I'll cut to the chase. I seldom mention the cost of tickets to a production although that information is always included with my review. But this time I shall call attention to it because I think it's such a good deal. Admission to the one-woman show Big Giant Love at Madison Street Theatre is just $15.
This wonderful new work is written and performed by Maureen Muldoon, an actress who presents a very heartfelt, touching and often hilarious monologue that goes back and forth in time but is always fascinating and uplifting. Muldoon is strongly directed by Megan Wells, who helps this talented actress realize her authentic voice. The autobiographical show makes for a very delightful evening.
Wikipedia says Muldoon was born in 1966, which puts her at 52 years old. Yet in her jeans and pony tail she's very credible playing her teenage self and even younger. Muldoon has an impressive range. She's expressive, with a level of intimacy that makes you almost feel she's talking directly to you.
Before the show begins, as the audience settles into their seats in the intimate Black Box space on the east side of Madison Street Theatre, a few pieces of furniture are visible, suggesting a Midwest suburban home. There is also a hand-made sign outside one of her children's bedroom doors that announces a "Pansexual Transgender" individual resides there. This is what triggers the frank, seemingly effortless flow of dialogue that makes up this brave piece of dramatic work, which is an hour-long exploration of the outcomes when a child changes gender.
One-person shows are nothing new. Many have been quite successful over the years. Sometimes they bring to life well-known figures from literature or history, such as Emily Dickinson, Clarence Darrow or Mark Twain. Other solo performances present an individual's personal story; the actor may be well-known or may not.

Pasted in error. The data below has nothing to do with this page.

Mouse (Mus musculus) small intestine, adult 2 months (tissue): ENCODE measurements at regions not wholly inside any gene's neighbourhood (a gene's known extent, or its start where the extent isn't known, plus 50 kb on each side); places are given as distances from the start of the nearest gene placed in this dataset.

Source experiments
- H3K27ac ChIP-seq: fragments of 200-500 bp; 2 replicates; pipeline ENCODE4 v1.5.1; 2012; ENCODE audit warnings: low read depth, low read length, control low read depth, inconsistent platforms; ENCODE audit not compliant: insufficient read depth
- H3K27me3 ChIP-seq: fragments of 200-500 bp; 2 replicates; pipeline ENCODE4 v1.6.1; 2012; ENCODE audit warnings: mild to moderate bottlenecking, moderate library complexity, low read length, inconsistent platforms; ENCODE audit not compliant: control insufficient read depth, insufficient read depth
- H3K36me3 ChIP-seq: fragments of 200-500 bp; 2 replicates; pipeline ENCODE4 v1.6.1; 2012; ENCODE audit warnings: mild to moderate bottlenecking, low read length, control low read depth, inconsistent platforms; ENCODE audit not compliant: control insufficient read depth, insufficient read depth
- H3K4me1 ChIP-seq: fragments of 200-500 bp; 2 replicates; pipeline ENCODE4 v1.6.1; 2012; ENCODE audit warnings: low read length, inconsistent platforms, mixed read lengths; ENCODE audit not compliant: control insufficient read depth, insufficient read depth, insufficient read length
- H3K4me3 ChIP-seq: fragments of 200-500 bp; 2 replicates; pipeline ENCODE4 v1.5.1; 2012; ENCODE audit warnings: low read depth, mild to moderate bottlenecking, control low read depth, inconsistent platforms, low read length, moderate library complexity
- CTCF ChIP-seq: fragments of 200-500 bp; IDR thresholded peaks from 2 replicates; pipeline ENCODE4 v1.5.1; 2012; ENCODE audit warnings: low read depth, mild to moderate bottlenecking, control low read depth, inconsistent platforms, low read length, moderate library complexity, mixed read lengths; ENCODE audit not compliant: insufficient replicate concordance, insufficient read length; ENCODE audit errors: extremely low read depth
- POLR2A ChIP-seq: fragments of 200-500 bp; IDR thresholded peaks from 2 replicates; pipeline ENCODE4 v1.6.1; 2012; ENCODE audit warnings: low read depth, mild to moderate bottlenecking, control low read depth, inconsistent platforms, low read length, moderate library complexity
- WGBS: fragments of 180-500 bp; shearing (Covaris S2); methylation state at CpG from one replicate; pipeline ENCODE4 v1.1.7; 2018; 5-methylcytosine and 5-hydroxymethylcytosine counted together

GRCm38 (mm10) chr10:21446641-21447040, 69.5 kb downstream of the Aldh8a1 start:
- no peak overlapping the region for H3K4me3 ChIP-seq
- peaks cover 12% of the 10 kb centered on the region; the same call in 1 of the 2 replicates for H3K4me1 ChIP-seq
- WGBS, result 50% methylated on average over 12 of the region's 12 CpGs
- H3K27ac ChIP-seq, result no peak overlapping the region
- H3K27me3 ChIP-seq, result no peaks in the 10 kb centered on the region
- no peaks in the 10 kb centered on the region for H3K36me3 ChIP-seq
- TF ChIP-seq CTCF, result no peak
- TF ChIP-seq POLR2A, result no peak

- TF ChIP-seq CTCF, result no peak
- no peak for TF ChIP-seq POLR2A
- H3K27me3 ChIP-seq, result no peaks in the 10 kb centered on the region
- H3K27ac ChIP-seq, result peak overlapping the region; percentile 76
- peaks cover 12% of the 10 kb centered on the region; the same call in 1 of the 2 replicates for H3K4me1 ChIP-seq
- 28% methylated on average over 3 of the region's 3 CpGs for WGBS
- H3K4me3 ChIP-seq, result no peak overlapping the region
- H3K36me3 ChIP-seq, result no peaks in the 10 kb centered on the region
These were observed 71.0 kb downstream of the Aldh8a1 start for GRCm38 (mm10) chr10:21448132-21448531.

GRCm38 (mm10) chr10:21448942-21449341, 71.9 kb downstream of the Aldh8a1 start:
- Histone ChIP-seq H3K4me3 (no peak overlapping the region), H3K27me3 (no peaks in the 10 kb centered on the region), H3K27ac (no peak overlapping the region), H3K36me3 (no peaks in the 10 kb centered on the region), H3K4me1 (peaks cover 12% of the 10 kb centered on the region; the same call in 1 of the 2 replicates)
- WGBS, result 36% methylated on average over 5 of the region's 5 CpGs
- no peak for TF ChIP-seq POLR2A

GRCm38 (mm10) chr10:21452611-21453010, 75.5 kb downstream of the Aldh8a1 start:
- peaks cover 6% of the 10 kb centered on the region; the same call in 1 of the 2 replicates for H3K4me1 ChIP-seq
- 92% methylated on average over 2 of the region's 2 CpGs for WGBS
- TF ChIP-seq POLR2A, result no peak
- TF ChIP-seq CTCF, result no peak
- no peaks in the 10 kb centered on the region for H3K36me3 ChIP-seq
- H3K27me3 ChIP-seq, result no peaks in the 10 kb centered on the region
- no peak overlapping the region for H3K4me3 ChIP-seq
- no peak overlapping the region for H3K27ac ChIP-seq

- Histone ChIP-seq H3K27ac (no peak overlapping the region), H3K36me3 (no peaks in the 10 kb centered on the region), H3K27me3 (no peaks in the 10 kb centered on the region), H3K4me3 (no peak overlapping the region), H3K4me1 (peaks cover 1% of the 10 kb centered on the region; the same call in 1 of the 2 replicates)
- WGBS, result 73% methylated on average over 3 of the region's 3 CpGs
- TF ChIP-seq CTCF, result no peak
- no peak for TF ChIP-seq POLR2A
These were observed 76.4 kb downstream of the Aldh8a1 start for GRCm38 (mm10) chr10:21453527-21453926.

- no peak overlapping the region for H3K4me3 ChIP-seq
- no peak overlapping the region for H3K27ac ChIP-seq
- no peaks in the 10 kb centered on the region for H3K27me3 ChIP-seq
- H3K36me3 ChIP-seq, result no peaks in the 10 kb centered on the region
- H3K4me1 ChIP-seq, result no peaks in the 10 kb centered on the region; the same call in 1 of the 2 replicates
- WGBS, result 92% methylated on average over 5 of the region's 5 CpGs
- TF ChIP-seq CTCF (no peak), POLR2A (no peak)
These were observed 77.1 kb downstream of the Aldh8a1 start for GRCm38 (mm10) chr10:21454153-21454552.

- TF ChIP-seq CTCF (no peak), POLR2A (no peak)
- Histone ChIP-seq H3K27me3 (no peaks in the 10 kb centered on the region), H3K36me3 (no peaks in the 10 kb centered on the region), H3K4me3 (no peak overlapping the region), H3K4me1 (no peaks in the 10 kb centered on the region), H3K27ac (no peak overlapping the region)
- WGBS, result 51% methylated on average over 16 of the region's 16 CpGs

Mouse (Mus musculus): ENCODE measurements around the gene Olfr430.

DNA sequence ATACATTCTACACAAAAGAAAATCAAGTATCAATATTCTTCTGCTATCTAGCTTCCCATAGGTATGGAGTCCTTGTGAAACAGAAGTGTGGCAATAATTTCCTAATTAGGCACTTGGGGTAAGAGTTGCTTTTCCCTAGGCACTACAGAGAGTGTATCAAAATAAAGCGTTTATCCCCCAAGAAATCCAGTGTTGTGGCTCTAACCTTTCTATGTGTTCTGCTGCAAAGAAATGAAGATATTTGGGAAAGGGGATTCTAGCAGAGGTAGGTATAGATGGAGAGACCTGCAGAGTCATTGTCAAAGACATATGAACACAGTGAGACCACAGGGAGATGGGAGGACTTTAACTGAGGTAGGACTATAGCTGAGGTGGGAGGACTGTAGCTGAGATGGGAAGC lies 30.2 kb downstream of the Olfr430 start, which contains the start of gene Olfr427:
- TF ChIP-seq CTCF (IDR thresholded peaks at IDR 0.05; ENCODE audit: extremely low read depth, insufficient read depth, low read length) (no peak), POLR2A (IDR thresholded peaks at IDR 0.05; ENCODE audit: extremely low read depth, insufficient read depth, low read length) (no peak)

Madison Street Theatre is inaugurating a series of four solo performances titled, "Power of One," created by Megan Wells and Scott Jones. The second show in the sequence, The Things They Carried, adapted from the acclaimed chronicle by Vietnam War veteran Tim O'Brien, performed by Jim Stovall, will be presented in October. Director Megan Wells says each of the four solo productions about courage are stimulating and rewarding.
Muldoon, an inspirational speaker, storyteller, and Hollywood actress for several decades, has no difficulty connecting with the audience in this intimate performance space. She's quirky and amusing, often sharing difficult stories from her background.
"I'm sort of a baby," she confides early on. She tells about how mean kids bullied and badgered her to jump off the high dive in their local swimming pool. She makes up songs when she is unsure of what to do or say. When she's bombarded with distressing mental pictures, she simply shakes her head "like an Etch-A-Sketch" to make the image go away.
We don't learn a lot of her family background except that it was a busy family and she had lots of siblings. Music is a theme and her Irish father would sing "Danny Boy" when he was drunk, while her mother often played old record albums of Broadway show tunes. Her brothers made up hilarious dirty lyrics. Muldoon says it was "like being raised in a dysfunctional musical."
When she was a child, her mother often worried Maureen was "in her own little world." In her elementary school years, the nuns told her to "button her lips" and not be so bold. Judgmental, nosey church ladies were critical of her as she was growing up. Her mother died when Maureen was a teen.
Big Giant Love, a dynamic solo performance by Maureen Muldoon, is strongly performed and directed. I was expecting this autobiographical work to be ponderous and sad but it's not. It's full of humor and warmth, while showing the resilience and strength of the human spirit.
See "Big Giant Love" at Madison Street Theatre, Fridays and Saturdays, 8 p.m., and Sundays, 3 p.m., through Sept. 23. $15. Tickets: mstoakpark.com/productions.
1010 Madison St., Oak Park.
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